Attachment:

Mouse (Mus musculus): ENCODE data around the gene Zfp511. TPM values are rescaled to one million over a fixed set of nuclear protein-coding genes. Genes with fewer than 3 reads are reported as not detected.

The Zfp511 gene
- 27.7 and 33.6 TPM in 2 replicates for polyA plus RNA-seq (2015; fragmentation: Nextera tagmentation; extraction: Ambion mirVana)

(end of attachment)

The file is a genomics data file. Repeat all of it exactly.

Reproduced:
Mouse (Mus musculus): ENCODE data around the gene Zfp511. TPM values are rescaled to one million over a fixed set of nuclear protein-coding genes. Genes with fewer than 3 reads are reported as not detected.

The Zfp511 gene
- 27.7 and 33.6 TPM in 2 replicates for polyA plus RNA-seq (2015; fragmentation: Nextera tagmentation; extraction: Ambion mirVana)